"Ogden Pass is the steepest climb of the race," said Louder. The climb is also south-facing and exposed. The sagebrush won’t offer much relief at all from the sun’s blasting heat. The Ogden Pass climb last appeared in the 2008 edition of the Tour of Utah, and "it blew the group apart." Only around fifteen riders made the summit together, but Louder expects a more controlled race with this year’s deeper field. "The contenders will finish together and it’ll be a group at the finish, but not everyone will make it," he said.

The following stage offers a break from the climbing with a mostly flat jaunt from Lehi to Provo. The course runs along Utah Lake and should be a day for the sprinters. "It’s exposed," said Louder. If there’s wind, the teams could have difficulty keeping the race under control. Tour_of_utah_stage_3_101_medium

The Tour of Utah now heads into its most important stages for the overall contenders. "The last three days are decisive, and will dictate who will be on the podium," said Louder. Every stage race has its trademark feature. The Tour of Utah each year runs a time trial stage at the Miller Motorsports Park. It’s a flat, fast 14.5 kilometer test around the spaghetti motorsports track. It should suit the specialists: Taylor Phinney won the stage last year.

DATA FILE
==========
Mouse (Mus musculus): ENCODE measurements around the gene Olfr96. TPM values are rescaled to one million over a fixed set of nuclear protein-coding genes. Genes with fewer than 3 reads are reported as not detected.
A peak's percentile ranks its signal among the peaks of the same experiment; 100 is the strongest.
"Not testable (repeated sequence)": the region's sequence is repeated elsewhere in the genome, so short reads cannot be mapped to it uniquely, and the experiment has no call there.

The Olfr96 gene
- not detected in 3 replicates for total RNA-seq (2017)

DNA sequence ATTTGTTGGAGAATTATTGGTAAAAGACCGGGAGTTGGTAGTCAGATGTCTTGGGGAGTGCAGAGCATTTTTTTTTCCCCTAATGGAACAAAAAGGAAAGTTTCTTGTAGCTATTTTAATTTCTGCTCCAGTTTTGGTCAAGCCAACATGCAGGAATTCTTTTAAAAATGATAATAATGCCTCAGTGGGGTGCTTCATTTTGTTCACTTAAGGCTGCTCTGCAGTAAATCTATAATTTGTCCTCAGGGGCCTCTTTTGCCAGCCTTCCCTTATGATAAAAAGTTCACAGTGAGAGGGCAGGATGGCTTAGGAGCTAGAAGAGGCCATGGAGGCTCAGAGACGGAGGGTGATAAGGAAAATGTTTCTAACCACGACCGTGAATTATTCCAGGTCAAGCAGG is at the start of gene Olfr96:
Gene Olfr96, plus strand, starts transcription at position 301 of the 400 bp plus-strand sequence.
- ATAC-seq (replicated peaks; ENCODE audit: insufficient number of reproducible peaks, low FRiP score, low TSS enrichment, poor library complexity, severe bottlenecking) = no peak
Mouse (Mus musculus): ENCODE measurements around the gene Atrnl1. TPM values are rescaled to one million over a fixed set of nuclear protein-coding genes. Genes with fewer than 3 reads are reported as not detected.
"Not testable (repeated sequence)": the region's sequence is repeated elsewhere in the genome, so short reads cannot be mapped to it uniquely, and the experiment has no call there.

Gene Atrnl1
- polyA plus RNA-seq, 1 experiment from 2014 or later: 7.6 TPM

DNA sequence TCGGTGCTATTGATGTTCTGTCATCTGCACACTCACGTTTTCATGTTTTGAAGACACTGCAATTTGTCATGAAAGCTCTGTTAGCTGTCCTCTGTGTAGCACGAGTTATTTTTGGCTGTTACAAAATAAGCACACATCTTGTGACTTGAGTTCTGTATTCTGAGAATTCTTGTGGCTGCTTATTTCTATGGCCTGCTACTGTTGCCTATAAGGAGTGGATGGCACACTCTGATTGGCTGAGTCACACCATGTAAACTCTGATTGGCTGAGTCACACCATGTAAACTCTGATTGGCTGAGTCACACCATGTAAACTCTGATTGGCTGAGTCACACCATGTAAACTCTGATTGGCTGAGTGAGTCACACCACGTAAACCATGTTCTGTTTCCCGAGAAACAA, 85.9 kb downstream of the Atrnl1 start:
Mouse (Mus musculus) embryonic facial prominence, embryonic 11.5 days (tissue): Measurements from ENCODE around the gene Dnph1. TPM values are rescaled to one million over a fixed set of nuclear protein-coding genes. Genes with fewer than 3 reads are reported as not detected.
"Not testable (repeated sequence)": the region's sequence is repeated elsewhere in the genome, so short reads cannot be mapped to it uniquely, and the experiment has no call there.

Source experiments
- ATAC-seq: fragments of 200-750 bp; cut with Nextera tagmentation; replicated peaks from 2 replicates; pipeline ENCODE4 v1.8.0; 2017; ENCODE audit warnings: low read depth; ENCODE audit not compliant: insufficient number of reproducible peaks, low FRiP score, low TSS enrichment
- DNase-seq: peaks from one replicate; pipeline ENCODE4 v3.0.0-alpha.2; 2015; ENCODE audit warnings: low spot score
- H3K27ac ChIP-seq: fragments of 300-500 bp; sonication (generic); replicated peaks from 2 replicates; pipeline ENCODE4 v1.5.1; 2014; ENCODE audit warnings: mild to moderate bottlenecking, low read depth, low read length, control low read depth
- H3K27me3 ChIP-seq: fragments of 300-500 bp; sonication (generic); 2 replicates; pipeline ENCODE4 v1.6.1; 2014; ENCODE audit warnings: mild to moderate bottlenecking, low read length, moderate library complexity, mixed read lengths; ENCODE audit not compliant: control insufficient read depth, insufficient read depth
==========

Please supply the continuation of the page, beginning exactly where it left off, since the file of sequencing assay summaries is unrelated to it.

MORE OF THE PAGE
Then, it’s on to Salt Lake City for a new stage this year, a 132 kilometer circuit race. There’s a nasty bit of climbing on East Capitol Street, and the riders will hit that thing eleven times. The finish runs around 500-800 meters uphill to the line. This is power sprinter territory. "These are roads I grew up riding bikes on, since I was a kid," said Louder of this new stage.

Louder helped Burke Swindlehurst, another Utah local, design the course. Salt Lake City is set on a grid, which complicated their task. "We tried our best to put some turns in there, but we didn’t really succeed," Louder laughed. There just aren’t very many bends in the grid. Louder described the circuit as "not too technical." Louder suggested that it could be a good stage for a breakaway to succeed. The finish is "a punchy sprint."

After the circuit comes the finale of this year’s race, the traditional Queen Stage finishing at the Snowbird Ski and Summer Resort. The starts out innocently enough in rolling terrain, then it’s three sharp climbs to the finish. "The first climb, the Alpine Loop, is the most beautiful climb of the race. It’s the farthest from everything," said Louder. The narrow road serpentines up through stands of Aspen trees and green undergrowth. "It’s like single track on a road bike."